A joint effort by AARP CT, the Connecticut Community Foundation and the Osher Lifelong Learning Institute at UConn Waterbury gathered over 30 attendees to watch the screening of Gen Silent, a documentary about the challenges the LGBTQ aging community often faces.
Screened on the UConn Waterbury campus on May 3, the 70-minute movie shows the disparity in the quality of paid caregiving—from facilities where the staff is committed to making their LGBTQ residents feel safe and happy to places where LGBTQ elders are discriminated against and often bullied by other residents.
“The younger people who attended seemed to particularly benefit from learning about the history and perspective on these issues. While progress has been made, LGBT people may still face difficulties when interacting with health care providers,” said Deborah Stein, Connecticut Community Foundation Senior Services Program Officer.
According to Stein, the Connecticut Community Foundation works to help all residents in Greater Waterbury and the Litchfield Hills build rewarding lives. “The screening of Gen Silent aimed to highlight the unique challenges that often confront lesbian, gay, bisexual and transgender (LGBT) people as they age.”
Gen Silent also spotlights people who are trying to change LGBTQ aging for the better.
“We were quite pleased by the turn-out, and thankful for the meaningful discussion surrounding some issues faced by the aging LGBTQ+ community — issues that are so often not talked about enough,” shared Jenna Ryan, Osher’s Coordinator. “As an Osher Institute, we serve adult learners aged 50 and up, so it is important to us that we make time for such conversations that could be pertinent to our members.”
The Gen Silent screening is one among many initiatives AARP CT has co-sponsored.
In 2017, the Hispanic Federation (HF), the nation’s premier Latino nonprofit membership organization, launched FUERZAfest Connecticut, the first-ever Latino LGBTQ arts festival with the theme “Breaking Down Walls,” which not only celebrated a vibrant community, but addressed critical issues impacting it.
AARP CT supported the initiative by sharing HF State Director Ingrid Alvarez’s blogging debut, inviting the community to join LGBTQ members, straight allies, community leaders and artists for a two-day celebration of LGBTQ Latino culture with films, workshops, panel discussions, networking events and a one-act theater showcase.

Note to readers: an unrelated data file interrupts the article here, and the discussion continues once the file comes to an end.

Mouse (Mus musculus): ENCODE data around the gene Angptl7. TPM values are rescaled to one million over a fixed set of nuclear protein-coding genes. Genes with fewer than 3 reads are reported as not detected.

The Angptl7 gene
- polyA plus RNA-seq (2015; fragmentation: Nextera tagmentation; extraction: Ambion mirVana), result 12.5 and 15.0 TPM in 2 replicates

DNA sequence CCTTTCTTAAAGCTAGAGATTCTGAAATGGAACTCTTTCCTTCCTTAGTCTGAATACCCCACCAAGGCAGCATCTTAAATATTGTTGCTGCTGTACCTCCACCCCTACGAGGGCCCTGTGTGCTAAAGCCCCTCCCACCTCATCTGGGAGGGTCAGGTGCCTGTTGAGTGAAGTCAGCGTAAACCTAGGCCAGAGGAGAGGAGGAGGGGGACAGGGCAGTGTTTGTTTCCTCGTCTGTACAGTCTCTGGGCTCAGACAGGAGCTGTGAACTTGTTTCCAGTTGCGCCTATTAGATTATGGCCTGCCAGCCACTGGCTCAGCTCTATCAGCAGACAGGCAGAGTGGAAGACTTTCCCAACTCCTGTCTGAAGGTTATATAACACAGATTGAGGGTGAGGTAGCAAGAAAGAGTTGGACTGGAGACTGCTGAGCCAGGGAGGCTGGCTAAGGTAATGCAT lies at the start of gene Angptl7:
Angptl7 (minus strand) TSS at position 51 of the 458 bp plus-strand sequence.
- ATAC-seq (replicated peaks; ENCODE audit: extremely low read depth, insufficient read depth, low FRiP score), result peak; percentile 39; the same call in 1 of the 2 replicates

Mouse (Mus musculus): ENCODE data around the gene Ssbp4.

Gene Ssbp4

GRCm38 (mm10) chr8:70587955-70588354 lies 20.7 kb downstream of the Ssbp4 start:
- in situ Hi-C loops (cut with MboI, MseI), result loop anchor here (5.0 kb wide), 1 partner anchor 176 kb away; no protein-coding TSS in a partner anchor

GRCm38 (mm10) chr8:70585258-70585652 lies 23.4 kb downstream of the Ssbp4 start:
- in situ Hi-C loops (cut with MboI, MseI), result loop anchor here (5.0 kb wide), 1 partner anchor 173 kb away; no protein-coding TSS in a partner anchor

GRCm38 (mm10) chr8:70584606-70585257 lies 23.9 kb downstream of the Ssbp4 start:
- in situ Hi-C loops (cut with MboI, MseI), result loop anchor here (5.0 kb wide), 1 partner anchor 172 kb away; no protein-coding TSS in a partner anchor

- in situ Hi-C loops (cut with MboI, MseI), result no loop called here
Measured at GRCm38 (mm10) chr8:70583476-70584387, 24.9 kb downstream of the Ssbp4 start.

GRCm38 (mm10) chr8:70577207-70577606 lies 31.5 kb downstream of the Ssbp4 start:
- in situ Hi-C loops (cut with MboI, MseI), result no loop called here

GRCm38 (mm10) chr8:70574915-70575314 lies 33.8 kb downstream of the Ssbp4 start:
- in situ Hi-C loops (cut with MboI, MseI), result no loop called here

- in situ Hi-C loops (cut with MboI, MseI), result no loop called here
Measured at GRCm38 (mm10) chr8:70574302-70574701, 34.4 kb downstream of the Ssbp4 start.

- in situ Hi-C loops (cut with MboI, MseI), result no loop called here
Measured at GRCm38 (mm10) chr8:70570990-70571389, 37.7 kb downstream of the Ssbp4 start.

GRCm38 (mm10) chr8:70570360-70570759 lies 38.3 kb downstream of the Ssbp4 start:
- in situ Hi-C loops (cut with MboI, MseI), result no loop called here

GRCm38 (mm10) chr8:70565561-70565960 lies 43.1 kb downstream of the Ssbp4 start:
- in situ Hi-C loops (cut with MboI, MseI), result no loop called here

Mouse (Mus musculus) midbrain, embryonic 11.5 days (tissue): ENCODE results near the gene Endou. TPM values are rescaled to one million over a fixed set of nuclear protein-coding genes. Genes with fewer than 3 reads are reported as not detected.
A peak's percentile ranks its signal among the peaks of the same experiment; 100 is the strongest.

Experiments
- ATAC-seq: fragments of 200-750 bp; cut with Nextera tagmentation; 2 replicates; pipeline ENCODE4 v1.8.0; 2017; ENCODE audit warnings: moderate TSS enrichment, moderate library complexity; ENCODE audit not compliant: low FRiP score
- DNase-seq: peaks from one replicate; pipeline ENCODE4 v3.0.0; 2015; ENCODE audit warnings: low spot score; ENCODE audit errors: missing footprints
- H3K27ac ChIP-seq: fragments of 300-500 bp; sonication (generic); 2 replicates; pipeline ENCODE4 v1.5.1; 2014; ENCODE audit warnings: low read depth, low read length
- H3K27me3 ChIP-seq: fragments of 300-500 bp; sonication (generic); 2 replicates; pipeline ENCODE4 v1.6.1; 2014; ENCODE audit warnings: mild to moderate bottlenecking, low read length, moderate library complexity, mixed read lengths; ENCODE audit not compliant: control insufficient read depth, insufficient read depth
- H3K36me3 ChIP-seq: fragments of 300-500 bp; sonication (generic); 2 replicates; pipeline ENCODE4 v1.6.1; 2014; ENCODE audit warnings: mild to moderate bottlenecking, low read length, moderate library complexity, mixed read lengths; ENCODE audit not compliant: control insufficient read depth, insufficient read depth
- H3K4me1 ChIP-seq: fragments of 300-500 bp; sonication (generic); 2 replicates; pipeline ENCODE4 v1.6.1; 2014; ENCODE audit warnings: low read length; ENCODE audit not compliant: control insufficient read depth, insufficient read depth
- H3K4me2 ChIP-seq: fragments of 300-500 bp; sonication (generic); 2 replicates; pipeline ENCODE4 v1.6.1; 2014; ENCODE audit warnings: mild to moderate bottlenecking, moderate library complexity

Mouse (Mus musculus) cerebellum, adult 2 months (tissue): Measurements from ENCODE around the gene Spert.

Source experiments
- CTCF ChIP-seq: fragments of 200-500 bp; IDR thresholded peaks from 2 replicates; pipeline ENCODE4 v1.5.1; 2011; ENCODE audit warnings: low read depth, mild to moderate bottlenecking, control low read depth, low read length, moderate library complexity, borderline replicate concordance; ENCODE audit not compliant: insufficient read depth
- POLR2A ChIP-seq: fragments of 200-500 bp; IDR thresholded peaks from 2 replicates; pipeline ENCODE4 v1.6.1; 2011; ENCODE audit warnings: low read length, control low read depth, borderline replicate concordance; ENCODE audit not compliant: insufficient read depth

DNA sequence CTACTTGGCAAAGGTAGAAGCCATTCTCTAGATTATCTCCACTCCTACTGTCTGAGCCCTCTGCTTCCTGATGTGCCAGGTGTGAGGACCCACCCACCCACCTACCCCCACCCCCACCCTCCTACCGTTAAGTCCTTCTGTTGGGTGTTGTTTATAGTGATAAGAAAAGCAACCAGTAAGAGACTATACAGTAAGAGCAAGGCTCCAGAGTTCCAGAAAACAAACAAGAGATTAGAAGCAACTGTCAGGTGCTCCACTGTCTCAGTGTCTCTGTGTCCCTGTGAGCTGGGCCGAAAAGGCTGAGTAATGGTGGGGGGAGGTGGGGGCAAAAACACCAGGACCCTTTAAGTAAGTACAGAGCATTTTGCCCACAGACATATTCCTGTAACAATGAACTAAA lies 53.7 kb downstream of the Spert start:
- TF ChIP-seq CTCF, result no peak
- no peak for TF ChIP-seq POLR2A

“There has been an alarming rise in homophobia and xenophobia as a result of the hateful narrative in our national political culture,” said Mario Colón, Assistant Vice President of Special Events for Hispanic Federation and Director of FUERZAfest. “Being a Latinx LGBTQ person in the United States can be scary, especially after the Pulse tragedy in Orlando. That’s why now, more than ever, we need to revisit how our communities respond to and resist these threats.”
According to AARP Connecticut State Director Nora Duncan, Prepare to Care: A Resource Guide for Families was developed by AARP to help make the job more manageable: “It includes information on how to have vital conversations with older family members, organize important documents, assess your loved one’s needs and locate important resources. A planning guide for caregivers in the LGBT Community is also available at our website.”
To download the guide, please visit https://www.aarp.org/caregiving/prepare-to-care-planning-guide/.
The Connecticut Community Foundation has a special philanthropic fund that allows the organization to make grants, provide technical assistance and educate the public on issues facing older adults and helping them age well in their homes and communities.
“We believe that philanthropy can be part of the solution. People interested in starting a fund at Connecticut Community Foundation to address the needs of LGBT people or any issues affecting older people in Greater Waterbury and the Litchfield Hills can learn more at conncf.org/create-a-fund,” concluded Stein.